What are you working on now?
LJ: I’m currently trying to write up several articles from longstanding projects. These include work on the theme of ‘British Values’ and their relation to Islam with Eylem Atakav and Lee Marsden; a piece on terrorist obituaries with Andrew Whiting (check out his excellent new book on cybersecurity professionals also recently published by MUP!); an article on the international politics of The Gruffalo with Nick Robinson; and a piece on social and narrative time within the Covid-19 pandemic. I’m trying very hard to finish off the second edition of a textbook on terrorism that I co-author with Richard Jackson, Marie Breen-Smyth and Jeroen Gunning, and Tim and I have a new project together, too, which builds directly on this book, looking at proscription in illiberal states, the role of the UN, and colonial legacies.
TL: Too many things to finish. Aside from my work with Lee on global proscription, I’m writing an article on security politics in the Anglosphere; I’m writing a piece on national security policy-making for a forthcoming collection that I’m editing with Adam Henschke, Michael Clarke and Mathew Sussex. I’m also writing a paper on Malicious Policy, which has had a slow gestation with collaborators Michael Howlett and Kathrin Braun.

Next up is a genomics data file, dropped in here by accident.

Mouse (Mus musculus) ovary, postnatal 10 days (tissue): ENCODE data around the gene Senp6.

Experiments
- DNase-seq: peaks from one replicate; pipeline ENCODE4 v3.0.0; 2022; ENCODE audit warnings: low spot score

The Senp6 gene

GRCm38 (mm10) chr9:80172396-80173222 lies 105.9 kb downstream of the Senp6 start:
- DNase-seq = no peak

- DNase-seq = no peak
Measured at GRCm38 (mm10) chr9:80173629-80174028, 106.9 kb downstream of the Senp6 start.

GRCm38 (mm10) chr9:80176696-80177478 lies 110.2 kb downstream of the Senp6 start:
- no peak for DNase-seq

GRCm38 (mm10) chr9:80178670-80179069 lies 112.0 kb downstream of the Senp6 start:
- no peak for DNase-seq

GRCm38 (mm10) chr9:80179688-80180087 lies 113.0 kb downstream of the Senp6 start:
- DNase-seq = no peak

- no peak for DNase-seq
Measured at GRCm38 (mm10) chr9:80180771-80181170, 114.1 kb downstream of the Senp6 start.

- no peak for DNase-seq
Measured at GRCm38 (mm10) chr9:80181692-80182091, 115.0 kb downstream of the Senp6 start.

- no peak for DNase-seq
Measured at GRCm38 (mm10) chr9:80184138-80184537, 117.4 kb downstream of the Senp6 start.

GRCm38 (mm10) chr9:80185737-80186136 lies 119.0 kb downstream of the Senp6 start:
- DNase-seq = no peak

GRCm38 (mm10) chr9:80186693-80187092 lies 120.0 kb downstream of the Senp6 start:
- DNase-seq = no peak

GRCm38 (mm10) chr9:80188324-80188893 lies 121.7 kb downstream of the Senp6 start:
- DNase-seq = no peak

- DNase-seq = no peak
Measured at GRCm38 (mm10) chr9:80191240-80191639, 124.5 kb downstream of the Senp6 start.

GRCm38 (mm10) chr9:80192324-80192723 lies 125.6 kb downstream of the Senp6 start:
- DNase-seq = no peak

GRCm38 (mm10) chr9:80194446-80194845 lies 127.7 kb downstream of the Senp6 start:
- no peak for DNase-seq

If you could go back and give yourself once piece of advice when starting out on this project, what would it be?
LJ: Keep going: you’ll get there.
TL: Add that reference to the bibliography straight away. No, you won’t remember it easily.
If you could have been the author of any book, what would it be and why?
LJ: Probably one of the books mentioned above. If I had to pick one, Discipline and Punish – such an achievement to have had such an influence across political theory, history, sociology and other fields.
TL: The Hitchhikers Guide to the Galaxy. No academic book will ever rise to Douglas Adams’ understanding of the human condition.
What other genres do you enjoy reading?
LJ: I find myself reading far more science fiction and historical fiction than I used to – perhaps as a product of our current dystopian existence.
TL: Science-fiction, spy thrillers and travel writing. I get irritated with biographies, and I can’t explain why.
Which authors (academic and not) would you invite to a dinner party?
LJ: I’d invite Tim round – he’s a remarkably impressive cook, and we could celebrate our book together with a bowl of his home-made pasta.
TL: Haha! I’d invite myself to Lee’s dinner party. We could have a beer together, and he could say nice things about my cooking!
Banning them, securing us? Terrorism, parliament and the ritual of proscription by Lee Jarvis and Tim Legrand is available to buy now.
Lee Jarvis is Professor of International Politics at the University of East Anglia
Tim Legrand is Associate Professor of International Security at the University of Adelaide